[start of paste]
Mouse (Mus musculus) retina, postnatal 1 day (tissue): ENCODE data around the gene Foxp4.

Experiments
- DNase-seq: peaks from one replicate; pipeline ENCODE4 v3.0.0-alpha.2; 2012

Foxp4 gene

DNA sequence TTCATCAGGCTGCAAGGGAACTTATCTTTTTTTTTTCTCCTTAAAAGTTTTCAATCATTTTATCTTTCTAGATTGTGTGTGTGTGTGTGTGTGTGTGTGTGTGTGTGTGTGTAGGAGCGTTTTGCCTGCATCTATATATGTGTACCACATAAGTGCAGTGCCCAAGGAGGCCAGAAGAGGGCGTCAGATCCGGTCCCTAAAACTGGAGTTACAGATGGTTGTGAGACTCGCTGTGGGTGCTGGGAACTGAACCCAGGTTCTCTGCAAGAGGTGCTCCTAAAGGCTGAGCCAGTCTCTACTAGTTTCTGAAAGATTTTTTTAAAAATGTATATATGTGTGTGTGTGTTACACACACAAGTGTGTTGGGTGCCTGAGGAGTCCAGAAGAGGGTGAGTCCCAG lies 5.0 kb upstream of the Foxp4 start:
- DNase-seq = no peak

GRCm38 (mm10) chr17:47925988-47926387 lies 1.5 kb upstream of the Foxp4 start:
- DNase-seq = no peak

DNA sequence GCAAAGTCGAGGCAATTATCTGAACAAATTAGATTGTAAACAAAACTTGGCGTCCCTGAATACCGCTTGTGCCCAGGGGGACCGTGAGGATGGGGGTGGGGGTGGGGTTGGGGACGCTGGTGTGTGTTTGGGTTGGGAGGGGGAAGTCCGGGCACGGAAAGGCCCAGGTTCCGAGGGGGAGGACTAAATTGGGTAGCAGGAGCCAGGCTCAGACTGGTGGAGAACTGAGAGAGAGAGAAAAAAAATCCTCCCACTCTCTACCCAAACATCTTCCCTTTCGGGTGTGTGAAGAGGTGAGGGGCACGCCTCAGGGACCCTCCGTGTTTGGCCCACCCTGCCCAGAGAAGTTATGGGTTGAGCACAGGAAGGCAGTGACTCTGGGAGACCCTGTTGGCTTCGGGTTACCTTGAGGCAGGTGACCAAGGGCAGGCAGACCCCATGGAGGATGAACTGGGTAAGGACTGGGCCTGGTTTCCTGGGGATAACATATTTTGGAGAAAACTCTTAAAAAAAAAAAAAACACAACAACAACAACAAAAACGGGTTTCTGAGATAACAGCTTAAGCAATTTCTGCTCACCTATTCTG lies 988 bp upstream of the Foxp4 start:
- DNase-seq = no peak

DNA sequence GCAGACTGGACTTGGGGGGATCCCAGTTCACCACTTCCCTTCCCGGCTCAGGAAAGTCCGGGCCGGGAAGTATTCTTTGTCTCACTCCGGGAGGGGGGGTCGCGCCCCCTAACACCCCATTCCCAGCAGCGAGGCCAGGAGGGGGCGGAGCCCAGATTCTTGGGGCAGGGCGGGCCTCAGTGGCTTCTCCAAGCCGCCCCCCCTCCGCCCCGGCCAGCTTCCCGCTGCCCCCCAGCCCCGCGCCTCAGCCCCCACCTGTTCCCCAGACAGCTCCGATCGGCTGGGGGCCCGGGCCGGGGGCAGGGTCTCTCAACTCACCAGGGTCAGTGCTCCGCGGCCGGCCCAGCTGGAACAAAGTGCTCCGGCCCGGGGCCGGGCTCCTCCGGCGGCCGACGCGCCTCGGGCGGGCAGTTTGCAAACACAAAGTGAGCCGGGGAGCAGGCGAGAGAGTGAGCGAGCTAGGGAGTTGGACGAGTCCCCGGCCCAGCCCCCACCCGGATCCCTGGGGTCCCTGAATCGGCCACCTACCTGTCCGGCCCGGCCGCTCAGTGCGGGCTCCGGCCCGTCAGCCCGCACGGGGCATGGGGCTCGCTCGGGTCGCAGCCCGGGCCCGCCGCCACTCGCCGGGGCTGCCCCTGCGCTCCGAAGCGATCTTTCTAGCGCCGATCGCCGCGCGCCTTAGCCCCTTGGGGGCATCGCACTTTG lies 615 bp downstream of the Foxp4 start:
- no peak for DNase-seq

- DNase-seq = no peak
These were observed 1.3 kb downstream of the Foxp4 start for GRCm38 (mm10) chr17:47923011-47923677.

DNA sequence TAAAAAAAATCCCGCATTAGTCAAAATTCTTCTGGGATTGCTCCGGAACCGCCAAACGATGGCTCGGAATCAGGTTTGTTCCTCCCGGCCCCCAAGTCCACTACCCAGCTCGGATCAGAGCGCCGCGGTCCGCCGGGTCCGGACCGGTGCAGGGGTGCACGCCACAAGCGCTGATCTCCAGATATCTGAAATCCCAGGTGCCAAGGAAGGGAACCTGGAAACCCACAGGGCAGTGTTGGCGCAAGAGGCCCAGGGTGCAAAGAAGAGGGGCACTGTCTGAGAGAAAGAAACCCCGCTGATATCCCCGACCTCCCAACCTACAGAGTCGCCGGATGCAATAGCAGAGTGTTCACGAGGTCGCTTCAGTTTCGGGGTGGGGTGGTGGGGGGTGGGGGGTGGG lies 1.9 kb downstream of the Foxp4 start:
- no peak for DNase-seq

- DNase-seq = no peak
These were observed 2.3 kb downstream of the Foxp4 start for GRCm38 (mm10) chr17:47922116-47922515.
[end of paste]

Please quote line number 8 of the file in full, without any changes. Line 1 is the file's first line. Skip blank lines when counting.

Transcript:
- DNase-seq = no peak